5.)    Are you trying to meet your needs on the sly? You can’t fit your self-care in by not inconveniencing others. Why? Because self-care takes time, money and support to accomplish it. Leave filling silly, guilty and uncomfortable behind and get back the empowerment of your self-care, be a powerful role model for others. Take a stand for your self-care time and put in your planner and your families shared planner, give your family a chance to support you because they do want to see you healthy. In sharing your intention with those that love you, you are creating a robust support system that has the momentum to propel you to reach your goal of health.

The human body is the best work of art.”

― Jess C. Scott

Keeping your self-care on your to-do list is essential, and it is the difference between surviving and thriving.

You were meant to get naked with your time and priorities to RENEW your body, mind, spirit through daily integrative sustainable movement practices and LOVE your body.” Kim Searl

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Understanding Health and Disease through Yoga Concepts II

 I will discuss the meaning of these concepts: Gunas and their relationship to suffering; Prana and the relationship to prana vayus, chakras, granthis, nadis, and sushumna. I will discuss these concepts about classical yoga texts: The Bhagavad Gita (written about 1795 C.E.), The Yoga Sutras (written about 400 C.E.), The Samkhya Karika (written about 2500 B.C.E.), and the Upanishads (written about 800-300 B.C.E.). I will share how these concepts are present in my life. You will also learn how these concepts relate to the understanding of health and disease.

Everyone has the aspects of the three gunas in them. A guna is a quality (specifically the qualities of matter and energy that make up the world). The three gunas are sattva (law, harmony, purity, and goodness), rajas (energy, passion) and tamas (inertia, ignorance).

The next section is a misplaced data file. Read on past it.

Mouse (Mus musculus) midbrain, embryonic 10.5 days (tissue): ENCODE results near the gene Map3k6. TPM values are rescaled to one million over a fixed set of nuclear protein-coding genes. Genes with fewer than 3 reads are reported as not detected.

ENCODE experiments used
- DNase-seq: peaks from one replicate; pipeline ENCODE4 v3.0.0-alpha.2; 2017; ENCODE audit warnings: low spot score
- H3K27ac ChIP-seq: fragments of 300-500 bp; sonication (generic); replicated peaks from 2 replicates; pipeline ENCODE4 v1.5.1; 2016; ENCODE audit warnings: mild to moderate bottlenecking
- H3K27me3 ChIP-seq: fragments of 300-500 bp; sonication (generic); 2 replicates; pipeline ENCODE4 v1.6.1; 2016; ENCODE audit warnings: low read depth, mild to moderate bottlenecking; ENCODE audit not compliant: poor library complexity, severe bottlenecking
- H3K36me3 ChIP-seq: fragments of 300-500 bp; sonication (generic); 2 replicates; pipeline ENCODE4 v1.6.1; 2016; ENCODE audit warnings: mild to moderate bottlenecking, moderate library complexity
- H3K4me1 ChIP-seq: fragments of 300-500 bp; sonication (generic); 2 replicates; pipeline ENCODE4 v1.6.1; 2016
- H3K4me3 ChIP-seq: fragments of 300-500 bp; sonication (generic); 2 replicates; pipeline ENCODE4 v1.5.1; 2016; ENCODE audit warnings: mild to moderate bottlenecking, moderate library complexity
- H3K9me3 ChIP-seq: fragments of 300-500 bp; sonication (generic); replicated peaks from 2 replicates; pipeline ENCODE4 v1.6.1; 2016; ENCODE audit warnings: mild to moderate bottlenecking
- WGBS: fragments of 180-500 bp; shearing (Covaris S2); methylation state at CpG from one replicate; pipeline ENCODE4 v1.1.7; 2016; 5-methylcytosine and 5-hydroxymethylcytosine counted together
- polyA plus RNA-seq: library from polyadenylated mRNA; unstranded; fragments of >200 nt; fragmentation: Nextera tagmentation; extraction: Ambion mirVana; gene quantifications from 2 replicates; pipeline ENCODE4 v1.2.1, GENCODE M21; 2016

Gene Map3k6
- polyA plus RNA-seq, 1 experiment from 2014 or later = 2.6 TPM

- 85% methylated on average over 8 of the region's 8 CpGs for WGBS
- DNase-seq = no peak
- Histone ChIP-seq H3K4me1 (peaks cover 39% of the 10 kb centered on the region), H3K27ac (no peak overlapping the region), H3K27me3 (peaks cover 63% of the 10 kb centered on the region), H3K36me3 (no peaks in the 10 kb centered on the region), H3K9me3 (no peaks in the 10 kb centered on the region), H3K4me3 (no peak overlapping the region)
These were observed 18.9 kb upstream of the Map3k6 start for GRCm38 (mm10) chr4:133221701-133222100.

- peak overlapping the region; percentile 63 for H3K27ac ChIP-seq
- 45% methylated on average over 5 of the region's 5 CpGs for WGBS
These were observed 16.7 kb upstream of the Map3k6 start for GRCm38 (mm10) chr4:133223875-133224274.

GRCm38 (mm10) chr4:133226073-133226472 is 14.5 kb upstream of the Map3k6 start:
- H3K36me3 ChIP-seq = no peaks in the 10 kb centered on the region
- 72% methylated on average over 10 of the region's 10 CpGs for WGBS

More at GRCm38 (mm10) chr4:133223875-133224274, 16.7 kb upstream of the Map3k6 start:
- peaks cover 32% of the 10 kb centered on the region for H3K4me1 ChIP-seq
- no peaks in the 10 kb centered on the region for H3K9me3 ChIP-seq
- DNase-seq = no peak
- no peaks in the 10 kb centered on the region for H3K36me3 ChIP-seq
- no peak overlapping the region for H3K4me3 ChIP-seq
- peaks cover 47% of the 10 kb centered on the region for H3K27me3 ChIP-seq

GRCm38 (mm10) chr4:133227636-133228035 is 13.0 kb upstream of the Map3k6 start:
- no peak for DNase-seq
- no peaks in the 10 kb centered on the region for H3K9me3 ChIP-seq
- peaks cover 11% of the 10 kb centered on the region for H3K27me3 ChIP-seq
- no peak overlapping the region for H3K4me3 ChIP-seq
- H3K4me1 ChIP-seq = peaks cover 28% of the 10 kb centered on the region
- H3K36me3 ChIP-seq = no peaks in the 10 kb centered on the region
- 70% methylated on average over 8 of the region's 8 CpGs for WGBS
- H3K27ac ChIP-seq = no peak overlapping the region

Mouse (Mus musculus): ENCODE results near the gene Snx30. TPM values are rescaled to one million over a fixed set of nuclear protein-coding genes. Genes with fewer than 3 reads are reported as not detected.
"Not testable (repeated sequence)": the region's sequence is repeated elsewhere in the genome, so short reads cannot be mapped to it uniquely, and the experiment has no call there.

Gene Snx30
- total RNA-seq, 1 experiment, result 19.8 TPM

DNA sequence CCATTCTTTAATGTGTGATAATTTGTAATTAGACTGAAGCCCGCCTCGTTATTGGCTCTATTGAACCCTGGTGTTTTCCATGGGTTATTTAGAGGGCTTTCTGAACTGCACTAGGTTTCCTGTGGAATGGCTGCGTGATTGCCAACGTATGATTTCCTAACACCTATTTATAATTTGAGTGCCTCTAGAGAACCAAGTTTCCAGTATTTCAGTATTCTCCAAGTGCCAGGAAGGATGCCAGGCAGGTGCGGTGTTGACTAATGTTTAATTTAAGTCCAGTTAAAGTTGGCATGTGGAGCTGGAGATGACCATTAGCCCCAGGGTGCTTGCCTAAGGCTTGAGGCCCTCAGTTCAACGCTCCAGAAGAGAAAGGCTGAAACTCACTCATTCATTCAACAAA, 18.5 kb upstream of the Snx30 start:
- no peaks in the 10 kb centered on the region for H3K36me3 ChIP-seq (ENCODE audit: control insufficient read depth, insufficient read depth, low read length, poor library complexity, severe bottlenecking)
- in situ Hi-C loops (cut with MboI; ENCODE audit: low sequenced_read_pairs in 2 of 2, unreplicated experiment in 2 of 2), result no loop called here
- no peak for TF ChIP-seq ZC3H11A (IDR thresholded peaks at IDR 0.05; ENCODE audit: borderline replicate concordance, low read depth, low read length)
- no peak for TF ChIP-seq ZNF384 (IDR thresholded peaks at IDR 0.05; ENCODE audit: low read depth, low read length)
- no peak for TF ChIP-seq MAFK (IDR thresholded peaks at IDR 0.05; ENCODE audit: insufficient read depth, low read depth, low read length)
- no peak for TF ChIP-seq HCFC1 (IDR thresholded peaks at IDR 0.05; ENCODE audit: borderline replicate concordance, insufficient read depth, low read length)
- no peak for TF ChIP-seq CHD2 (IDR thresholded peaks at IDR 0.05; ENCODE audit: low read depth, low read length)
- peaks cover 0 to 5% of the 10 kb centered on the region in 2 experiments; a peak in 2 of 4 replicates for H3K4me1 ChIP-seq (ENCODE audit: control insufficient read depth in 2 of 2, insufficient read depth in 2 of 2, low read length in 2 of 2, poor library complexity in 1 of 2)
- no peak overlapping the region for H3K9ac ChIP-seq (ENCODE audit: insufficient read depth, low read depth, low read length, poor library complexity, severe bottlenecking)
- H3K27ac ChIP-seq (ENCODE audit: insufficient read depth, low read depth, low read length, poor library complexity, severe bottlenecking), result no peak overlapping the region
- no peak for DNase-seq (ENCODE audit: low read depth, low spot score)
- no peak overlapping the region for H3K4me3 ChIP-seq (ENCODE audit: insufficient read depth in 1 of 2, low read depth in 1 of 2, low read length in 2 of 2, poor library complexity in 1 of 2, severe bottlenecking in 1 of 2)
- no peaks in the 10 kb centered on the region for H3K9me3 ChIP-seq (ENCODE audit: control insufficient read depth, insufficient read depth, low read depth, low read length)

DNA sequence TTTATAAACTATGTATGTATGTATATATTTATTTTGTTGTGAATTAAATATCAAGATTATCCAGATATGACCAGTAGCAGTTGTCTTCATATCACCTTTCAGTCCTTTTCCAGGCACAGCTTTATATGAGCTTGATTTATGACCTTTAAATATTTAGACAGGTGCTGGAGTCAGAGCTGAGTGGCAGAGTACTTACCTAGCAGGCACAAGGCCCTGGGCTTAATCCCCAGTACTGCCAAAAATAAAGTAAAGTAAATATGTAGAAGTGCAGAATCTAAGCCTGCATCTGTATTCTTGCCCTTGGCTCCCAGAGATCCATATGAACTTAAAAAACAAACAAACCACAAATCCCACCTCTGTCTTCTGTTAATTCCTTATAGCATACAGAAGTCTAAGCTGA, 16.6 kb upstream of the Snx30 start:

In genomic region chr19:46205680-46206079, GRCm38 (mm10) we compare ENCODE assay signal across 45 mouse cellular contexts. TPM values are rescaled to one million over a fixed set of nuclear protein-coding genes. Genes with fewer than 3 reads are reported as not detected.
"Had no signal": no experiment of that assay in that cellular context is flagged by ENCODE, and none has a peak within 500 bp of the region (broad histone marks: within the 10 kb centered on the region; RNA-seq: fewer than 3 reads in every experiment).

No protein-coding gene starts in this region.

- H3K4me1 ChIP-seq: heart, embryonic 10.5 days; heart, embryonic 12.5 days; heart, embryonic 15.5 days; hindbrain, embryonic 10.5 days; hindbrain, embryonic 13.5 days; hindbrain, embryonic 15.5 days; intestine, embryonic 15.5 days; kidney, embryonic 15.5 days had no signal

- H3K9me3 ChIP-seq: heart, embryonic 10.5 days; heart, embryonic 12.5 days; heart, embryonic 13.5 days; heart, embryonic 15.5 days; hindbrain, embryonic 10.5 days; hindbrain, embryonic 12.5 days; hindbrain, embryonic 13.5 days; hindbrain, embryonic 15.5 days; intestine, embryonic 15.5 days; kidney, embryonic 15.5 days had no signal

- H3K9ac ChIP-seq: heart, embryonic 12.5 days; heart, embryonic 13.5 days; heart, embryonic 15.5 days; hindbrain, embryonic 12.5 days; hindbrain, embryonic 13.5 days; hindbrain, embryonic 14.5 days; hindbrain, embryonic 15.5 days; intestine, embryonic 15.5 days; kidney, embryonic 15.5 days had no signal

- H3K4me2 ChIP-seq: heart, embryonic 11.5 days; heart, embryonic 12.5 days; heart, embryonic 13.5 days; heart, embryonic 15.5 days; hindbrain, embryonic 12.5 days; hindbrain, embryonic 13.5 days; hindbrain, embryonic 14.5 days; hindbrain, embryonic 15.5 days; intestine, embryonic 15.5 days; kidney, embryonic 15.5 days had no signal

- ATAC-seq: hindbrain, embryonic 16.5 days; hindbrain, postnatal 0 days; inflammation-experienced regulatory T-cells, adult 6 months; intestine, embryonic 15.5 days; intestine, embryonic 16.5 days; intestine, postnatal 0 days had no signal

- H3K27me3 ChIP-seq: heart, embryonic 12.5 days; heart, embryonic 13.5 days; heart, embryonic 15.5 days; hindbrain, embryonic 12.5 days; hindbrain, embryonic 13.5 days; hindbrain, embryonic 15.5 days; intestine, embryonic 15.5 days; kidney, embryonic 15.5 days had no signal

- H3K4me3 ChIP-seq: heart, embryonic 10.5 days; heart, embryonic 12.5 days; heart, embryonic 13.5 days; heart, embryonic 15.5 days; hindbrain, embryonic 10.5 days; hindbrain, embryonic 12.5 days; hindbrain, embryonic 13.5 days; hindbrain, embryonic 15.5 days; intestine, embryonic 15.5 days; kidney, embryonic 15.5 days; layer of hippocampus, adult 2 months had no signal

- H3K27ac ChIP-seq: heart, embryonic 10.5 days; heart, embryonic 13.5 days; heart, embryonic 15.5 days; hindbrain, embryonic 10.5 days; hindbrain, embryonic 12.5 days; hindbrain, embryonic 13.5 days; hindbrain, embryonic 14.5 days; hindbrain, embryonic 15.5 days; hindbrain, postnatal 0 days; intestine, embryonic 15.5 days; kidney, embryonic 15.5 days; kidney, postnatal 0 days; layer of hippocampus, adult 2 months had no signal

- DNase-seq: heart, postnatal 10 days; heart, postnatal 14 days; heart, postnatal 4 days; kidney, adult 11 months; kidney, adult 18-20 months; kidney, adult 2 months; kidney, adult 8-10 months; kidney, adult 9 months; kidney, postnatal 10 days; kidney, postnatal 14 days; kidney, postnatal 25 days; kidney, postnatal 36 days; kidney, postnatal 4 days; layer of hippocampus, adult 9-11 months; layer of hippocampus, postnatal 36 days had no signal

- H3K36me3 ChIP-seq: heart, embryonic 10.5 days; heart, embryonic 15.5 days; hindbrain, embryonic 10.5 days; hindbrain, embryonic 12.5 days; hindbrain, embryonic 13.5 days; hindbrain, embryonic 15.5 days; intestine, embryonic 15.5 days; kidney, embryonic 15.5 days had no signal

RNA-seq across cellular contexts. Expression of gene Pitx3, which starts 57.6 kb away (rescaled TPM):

In the Upanishads (1.9) “Conscious spirit and inanimate matter both have existed since the dawn of time, with maya appearing to connect them, misrepresenting joy as outside us. When all these three are as one, the self-reveals his universal forms and serves as an instrument of the divine will.” (Easwanan, 2007) The appearance that separateness and happiness come from an outside source in the world entangles us through maya. Maya is an essential idea in Vedanta.  Hidden behind the gunas is our true self.  Maya has this phenomenal reality and the appearances, or illusions of a world of separate entities yet the divine power, which creates the world, can be identical with Brahman.

Sutra (I-17, II-18, IV 12-14, and IV 32-34) views the gunas as one of the qualities of nature. The Sutra sees sattva, rajas and tamas as balance, activity, and inertia.   The gunas are constantly intermingling, thus creating prakrti. Nature is here to give experience to the reflected purusa upon our “mind stuff” so you could say that prakrti is the mental mirror of our gunas. The duty of prakrti is to torture our soul with storms of life until the soul renounces the world- sannyasa (abandoning or throwing down). When our soul detaches itself, it is pure, prakrti then stops because it has fulfilled its purpose. Prakrti’s job is to experience purusa to achieve its objective or dharma. Prakrti is present when the gunas are not manifesting separately, when the gunas manifest, prakrti functions with purusa.  Once that job is over, the gunas withdraw their actions from purusa. The force of prana is the three gunas (sattva/tranquility, rajas/activity, tamas/inertia).  When they are in equilibrium, they do not affect matter, but once there is a disturbance, a motion is created in the matter, which gives rise to various forms.